Christopher Columbus statues targeted amid anti-racism protests in US
As protests against systemic racism and police brutality continue to spread across the United States, several sculptures commemorating colonizers and slavers have been targeted. The latest monument to be targeted is that of Christopher Columbus, the 15th-century Italian explorer who had long been credited with "discovering" the Americas, but in the recent past, has been recognized to have incited the genocide of indigenous Americans.
A 10-foot bronze statue of Columbus was pulled down in Saint Paul, Minnesota, on Thursday. The statue was reportedly pulled from its granite base by several dozen people led by a Minnesota-based Native American activist. The activist, Mike Forcia, told Reuters, "It was the right thing to do and it was the right time to do it," referring to the George Floyd protests.
Another statue of the controversial US leader was beheaded in Boston, Massachusetts, the police said on Wednesday. A Columbus statue was also vandalized in downtown Miami. In Richmond, Virginia, a Columbus statue was vandalized with spray paint and dropped in a lake.
A jogger running past the decapitated Boston statue told Agence France-Presse, "Coming out of the Black Lives Matter protests, I think it's a good thing to capitalize on this momentum." The jogger added, "Just like black people in this country, indigenous people have also been wronged. I think this movement is pretty powerful and this is very symbolic."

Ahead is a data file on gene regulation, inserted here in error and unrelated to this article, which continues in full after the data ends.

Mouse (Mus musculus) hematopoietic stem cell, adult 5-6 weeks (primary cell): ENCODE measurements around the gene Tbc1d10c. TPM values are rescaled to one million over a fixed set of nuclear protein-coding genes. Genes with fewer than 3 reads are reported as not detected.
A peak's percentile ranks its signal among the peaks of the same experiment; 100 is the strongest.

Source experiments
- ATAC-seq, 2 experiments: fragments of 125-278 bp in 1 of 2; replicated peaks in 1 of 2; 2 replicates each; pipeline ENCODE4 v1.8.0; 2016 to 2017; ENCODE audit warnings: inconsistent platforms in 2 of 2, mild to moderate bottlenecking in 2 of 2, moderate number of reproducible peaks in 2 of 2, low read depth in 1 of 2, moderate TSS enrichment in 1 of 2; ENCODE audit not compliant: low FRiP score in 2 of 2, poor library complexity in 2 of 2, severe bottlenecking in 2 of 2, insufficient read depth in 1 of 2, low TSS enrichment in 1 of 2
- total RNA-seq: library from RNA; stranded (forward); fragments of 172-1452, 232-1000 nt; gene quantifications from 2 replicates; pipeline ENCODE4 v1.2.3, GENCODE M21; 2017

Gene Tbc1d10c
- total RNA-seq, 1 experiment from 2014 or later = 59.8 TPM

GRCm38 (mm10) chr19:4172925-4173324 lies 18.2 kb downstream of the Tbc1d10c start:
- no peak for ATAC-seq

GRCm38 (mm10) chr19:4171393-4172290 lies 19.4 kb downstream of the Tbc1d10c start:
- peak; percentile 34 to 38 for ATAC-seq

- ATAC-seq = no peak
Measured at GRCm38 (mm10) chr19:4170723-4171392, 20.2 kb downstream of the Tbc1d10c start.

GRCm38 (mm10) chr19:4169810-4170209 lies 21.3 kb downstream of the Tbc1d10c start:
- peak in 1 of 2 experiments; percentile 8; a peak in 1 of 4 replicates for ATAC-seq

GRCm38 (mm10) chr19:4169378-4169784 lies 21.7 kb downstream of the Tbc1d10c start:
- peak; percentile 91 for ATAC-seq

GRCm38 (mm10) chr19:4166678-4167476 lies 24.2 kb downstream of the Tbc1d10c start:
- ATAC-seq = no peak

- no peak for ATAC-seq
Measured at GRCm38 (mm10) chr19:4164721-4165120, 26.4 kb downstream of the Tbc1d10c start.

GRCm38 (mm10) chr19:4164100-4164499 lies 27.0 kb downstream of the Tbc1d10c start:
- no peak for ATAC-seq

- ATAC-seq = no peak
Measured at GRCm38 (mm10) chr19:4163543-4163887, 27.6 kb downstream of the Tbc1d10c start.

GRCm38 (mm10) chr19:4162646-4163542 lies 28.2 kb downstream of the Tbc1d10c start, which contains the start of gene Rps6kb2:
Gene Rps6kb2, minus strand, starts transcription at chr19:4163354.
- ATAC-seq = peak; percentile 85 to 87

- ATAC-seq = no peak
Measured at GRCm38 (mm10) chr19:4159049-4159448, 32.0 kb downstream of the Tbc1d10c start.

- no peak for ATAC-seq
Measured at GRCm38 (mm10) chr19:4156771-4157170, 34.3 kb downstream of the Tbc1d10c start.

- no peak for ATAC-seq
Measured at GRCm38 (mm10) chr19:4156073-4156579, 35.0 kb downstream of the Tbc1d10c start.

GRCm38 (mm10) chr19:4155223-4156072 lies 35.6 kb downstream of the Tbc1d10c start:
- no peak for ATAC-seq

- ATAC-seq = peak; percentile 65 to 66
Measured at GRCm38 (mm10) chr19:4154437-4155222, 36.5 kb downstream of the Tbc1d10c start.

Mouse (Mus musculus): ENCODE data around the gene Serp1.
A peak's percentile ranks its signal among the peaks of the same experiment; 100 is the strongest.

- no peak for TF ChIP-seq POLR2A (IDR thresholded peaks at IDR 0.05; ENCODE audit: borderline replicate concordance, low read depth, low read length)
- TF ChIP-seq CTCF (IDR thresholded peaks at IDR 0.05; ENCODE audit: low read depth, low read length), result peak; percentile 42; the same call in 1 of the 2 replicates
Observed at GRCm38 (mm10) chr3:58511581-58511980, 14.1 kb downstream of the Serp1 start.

In recent years, Native American activists have come out in opposition to Columbus and his expeditions that led to the colonization and genocide of their ancestors. Relooking history, several US cities have replaced "Columbus Day," celebrated on October 12, with a tribute to indigenous people. However, Boston and New York—that have large Italian-origin communities—are yet to do the same.
The Black Lives Matter movement began in 2013 after George Zimmerman, the man who fatally shot 17-year-old African American Trayvon Martin, was acquitted. The movement was reignited after the May killing of George Floyd, a 46-year-old Black man. Floyd died after a white cop knelt on his neck for almost nine minutes. Floyd's last words, "I can't breathe," have epitomized Black sentiment.
As the anti-racism protests spread outside of the US, statues of several leaders have been targeted as activists voice their criticism of the leaders' racist past. The statues of Winston Churchill, Edward Colston, King Leopold II, Mahatma Gandhi, et al., have been vandalized.